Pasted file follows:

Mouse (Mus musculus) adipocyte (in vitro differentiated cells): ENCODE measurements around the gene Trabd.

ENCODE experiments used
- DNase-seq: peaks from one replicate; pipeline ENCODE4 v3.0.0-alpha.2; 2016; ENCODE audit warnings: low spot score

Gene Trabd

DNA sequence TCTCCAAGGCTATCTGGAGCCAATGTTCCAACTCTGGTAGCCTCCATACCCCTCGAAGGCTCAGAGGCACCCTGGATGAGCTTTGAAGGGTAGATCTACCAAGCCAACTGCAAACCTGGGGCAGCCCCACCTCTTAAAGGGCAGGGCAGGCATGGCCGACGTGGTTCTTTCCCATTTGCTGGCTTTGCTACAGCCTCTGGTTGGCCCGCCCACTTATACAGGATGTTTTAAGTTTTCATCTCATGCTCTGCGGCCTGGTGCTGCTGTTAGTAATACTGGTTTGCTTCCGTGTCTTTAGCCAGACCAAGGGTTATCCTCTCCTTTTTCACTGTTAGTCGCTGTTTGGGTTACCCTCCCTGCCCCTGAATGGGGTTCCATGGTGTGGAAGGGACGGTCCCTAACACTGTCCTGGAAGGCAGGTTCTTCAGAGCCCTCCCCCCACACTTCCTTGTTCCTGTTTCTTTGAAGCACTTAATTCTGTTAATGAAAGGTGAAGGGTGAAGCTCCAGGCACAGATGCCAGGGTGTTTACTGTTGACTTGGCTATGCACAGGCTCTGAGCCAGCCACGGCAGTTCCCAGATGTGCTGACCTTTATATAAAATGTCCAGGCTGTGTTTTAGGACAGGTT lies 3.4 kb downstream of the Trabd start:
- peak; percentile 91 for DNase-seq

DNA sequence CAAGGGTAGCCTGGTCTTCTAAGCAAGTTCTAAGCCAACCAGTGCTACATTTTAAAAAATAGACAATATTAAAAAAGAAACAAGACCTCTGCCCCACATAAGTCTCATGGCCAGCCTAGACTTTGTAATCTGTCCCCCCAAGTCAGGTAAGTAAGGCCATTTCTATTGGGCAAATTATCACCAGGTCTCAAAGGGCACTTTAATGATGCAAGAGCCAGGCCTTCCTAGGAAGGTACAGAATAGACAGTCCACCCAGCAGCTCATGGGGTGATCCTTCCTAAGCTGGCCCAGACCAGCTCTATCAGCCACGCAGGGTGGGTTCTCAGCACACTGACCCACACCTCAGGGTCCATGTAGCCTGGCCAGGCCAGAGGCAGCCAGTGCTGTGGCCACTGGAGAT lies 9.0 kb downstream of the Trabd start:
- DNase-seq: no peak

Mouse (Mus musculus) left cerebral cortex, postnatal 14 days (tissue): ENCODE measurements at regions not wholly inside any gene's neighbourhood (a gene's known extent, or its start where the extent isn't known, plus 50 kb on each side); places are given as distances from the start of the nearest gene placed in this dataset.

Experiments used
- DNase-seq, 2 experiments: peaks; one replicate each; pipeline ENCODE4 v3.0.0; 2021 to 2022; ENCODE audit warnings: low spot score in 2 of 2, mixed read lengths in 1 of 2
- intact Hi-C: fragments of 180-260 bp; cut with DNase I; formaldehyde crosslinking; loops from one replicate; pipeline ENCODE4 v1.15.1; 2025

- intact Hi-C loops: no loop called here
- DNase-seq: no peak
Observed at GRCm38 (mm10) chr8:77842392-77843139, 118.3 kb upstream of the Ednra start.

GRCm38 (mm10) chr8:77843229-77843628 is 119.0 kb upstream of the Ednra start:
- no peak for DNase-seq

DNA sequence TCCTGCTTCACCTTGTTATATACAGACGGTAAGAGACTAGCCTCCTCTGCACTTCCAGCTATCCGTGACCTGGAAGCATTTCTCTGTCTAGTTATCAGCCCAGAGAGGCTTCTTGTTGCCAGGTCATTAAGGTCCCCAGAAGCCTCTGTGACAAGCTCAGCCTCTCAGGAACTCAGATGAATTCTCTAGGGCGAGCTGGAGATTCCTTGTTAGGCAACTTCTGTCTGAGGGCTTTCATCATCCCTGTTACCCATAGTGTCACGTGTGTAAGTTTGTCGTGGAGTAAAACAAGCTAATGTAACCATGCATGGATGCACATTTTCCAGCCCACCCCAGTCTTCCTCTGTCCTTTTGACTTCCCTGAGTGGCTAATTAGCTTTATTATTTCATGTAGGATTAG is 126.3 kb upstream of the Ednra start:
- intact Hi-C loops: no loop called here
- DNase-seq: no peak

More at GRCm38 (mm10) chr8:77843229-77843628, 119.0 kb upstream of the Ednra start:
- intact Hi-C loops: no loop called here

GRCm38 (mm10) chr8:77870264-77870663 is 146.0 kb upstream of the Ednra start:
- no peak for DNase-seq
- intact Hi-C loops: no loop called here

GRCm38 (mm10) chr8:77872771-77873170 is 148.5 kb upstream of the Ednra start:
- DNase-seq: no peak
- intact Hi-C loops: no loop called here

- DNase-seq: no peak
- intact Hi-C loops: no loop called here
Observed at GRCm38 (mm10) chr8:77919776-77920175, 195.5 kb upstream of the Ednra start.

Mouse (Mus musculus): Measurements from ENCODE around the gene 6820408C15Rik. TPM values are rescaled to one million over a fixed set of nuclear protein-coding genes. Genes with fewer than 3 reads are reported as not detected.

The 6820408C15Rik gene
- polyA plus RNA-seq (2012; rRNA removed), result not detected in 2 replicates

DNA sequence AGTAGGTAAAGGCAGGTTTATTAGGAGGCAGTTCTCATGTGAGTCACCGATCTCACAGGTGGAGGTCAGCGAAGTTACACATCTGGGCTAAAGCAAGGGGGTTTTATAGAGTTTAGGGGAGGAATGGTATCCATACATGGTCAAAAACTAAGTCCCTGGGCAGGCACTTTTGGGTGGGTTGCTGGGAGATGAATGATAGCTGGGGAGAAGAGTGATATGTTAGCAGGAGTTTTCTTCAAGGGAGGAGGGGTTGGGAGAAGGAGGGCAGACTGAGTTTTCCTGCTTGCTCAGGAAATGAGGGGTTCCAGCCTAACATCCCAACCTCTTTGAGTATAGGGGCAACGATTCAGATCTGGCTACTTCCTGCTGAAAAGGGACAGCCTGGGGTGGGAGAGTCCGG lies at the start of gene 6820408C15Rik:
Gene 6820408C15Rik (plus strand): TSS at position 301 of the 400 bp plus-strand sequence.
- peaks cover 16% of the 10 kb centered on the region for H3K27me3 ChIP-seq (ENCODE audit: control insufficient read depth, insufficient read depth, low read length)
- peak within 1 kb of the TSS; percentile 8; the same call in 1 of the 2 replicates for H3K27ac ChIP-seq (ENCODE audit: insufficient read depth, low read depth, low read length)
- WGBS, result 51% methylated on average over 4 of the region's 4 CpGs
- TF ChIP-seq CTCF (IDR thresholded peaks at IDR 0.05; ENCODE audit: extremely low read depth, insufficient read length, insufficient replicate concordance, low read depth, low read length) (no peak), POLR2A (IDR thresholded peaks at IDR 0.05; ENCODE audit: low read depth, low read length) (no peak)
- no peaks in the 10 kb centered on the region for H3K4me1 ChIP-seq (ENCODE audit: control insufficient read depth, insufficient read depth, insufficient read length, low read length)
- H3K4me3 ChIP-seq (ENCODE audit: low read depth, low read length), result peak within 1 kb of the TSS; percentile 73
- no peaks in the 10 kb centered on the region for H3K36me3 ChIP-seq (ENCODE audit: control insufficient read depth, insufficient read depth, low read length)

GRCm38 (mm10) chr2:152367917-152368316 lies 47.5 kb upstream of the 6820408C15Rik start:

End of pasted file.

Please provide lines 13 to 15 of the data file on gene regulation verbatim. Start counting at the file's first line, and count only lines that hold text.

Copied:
- intact Hi-C loops: no loop called here
- DNase-seq: no peak
Observed at GRCm38 (mm10) chr8:77842392-77843139, 118.3 kb upstream of the Ednra start.